Pinecrest Bible Training Center

John 12:24 Verily, verily, I say unto you, Except a corn of wheat fall into the ground and die, it abideth alone.

Beginning in 2008 the vision and bible school that God so graciously gave Wade Taylor beginning in 1968 came to an abrupt end, falling into the ground and dying.-

We now wait for God to raise up and bring forth His seed of promise in another, that the vision fail not.

Fall 1978
Autonomy, Heteronomy, and Theonomy

Steve Wilbur
Teacher at Pinecrest Bible Training Center

These three Greek words, autonomy, heteronomy, and Theonomy, at first sight seem formidable. But we are using them as a practical means of conveying a captivating set of spiritual ideas—“The words that I speak unto you they are spiritual and they are life” (John 6:63). These three words accomplish this in a most compact and penetrating way.


The word is derived from two Greek words, autos meaning self, and nomos, meaning law. In the beginning God created Adam an autonomous being. This was his divine constitution; the Creator made him so. Adam was given no graven tables of stone as was Moses, neither did he have a book of law as the lawyers of Jesus’ day. He did not need it. The law of “man-ness” was within. That is, he became a structure called man, the pattern emanating from the mind of God being realized.

We can see that the law of “man-ness” was inside Adam as the genetic code is inside a seed. When we plant a seed we don’t bury a set of instructions beside it, neither do we recite an elaborate list of do’s and don’ts to it, it just grows—autonomously. Here we catch a vision of that which naturally and normally unfolds—it works from the inside out. The seed contains within itself the power to manifest as a mature plant one day.

The Scriptures clearly picture man’s autonomous character. In Genesis 2:7 God names Adam, but in Genesis 2:19, God brings the creatures to man and Adam names them. The operation of the internal law enabled Adam to do this. Accordingly, in Genesis 2:23 he names Woman.

Had man’s law of being been outside himself, he would have amounted to a sort of robot—unthinking, unfeeling, uncreative until he received an input or a command from an outside source.

So we see each item of creation constituted like man—called into being as an existing structure and set in its order by God. Adam in the image of God endowed with free will, invested with dominion over all creation, is standing at the head of all other orders of created beings.

It would be wonderful if we could leave matters as they now stand, an entire creation happily whirring away, each element obeying its internal principles as given by God. It is at this point that the tragic element enters the moral and spiritual universe man had learned to call home. In a moral test, the weak link in man’s constitution is exposed. It is that autonomous existence is only safe and harmonious as long as the obedience implicit in the Creator-creature relationship is maintained. The autonomous life on Adam was his source of light. John 1:4: “In him was life; and the life was the light of men.” “And God breathed into his nostrils the breath of life” (Genesis 2:7). God life was Adam’s life. When in rebellion, man disobeyed the commandment, his light went out (Matthew 6:23b). The command itself was in accord with it. The external objective demand of God was in perfect harmony with Adam’s fundamental need—life.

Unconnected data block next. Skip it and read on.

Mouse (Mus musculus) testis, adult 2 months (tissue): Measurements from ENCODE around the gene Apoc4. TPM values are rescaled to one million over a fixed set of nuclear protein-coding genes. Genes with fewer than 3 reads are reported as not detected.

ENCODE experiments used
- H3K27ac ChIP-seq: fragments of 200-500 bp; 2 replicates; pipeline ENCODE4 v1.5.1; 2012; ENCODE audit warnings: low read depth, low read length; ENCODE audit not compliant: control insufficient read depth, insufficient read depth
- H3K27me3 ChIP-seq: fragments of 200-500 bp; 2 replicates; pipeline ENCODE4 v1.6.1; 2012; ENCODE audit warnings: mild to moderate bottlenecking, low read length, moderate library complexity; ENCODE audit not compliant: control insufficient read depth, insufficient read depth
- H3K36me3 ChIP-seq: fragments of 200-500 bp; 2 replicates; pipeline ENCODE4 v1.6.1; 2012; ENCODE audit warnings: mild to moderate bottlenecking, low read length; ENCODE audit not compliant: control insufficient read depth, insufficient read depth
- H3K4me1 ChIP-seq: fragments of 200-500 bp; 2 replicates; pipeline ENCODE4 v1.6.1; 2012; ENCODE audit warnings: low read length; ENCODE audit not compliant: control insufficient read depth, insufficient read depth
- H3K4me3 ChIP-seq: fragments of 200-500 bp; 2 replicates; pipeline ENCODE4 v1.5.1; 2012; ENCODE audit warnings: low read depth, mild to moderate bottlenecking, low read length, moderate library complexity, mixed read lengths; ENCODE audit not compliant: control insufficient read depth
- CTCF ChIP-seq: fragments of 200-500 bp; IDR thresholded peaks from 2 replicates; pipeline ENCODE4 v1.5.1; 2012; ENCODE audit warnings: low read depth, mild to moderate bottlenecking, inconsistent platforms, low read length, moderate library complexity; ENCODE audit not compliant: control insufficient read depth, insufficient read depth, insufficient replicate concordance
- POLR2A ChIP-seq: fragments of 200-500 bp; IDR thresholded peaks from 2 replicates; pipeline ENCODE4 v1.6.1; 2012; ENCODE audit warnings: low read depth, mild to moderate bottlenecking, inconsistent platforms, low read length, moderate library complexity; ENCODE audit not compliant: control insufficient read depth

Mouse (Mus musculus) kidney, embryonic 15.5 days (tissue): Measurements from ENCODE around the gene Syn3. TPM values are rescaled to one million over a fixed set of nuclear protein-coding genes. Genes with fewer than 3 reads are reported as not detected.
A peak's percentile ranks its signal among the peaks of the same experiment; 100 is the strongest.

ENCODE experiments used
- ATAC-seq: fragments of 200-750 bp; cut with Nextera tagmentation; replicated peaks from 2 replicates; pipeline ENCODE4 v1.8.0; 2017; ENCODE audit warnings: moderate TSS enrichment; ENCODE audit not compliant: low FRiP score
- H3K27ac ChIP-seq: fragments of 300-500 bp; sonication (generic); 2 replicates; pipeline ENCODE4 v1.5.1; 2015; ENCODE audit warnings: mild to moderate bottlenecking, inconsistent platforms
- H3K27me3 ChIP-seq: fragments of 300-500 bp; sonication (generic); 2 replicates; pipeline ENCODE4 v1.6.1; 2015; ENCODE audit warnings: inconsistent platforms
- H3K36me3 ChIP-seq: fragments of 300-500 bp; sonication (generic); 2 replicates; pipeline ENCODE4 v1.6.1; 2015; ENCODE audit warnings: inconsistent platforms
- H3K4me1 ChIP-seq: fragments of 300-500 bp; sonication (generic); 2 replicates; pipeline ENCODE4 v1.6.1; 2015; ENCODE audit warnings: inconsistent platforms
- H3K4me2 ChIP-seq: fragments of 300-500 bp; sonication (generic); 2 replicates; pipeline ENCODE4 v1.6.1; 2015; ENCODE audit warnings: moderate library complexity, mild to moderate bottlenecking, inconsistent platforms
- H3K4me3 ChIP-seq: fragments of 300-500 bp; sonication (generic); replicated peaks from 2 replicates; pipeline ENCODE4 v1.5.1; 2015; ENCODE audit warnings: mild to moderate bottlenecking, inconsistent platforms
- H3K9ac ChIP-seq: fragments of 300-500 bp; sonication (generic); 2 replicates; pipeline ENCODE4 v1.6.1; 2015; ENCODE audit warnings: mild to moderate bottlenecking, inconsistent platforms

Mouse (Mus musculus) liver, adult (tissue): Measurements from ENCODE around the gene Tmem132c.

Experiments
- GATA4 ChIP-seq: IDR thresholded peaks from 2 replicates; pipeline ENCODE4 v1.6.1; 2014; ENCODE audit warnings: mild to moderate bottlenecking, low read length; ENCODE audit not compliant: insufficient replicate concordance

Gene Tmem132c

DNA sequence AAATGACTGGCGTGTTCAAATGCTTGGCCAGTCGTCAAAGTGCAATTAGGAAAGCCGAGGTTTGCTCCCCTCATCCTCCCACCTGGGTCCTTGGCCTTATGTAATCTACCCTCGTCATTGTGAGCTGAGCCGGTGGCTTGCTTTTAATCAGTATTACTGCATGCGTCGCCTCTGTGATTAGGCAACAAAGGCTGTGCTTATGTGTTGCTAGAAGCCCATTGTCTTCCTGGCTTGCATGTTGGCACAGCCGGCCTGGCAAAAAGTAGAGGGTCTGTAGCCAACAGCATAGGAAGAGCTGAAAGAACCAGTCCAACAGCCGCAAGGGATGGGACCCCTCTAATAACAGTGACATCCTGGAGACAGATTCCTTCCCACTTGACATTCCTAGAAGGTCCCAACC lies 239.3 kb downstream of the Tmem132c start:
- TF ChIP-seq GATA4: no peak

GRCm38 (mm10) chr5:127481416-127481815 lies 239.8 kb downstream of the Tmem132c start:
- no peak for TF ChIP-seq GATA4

This event—the fall—revealed the fact that autonomous life can be turned against the One who made it. Satan’s history in Scripture revelation confirms this fact. From the moment man sinned Adam’s spiritual light was extinguished; at this time, Adamic life veered off the tract of God’s structured purpose, on a wild career that has dragged all humanity through the long dark night of sin called history. History’s main events are underscored with the red pencil of horror—continual conflict periodically breaking out in war. So, personal autonomy, detached from its source, deteriorates into rebellion, selfish individualism, anarchy. Autonomy, originally meant for good, finally becomes a word with bad connotations.


This word, heteronomy, derives from two Greek words, heteros meaning foreign, and nomos, meaning law. Man, as he is known from the dawn of history is observed to be one who preys on his fellow human beings. Human nature is all too easily brutalized. This continual drift toward social breakdown necessitates control. At this point the external law enters. Since man seems bereft of internal discipline of self-control, he must be ruled. The law is applied from without—“super-imposed.” It is “law upon” man.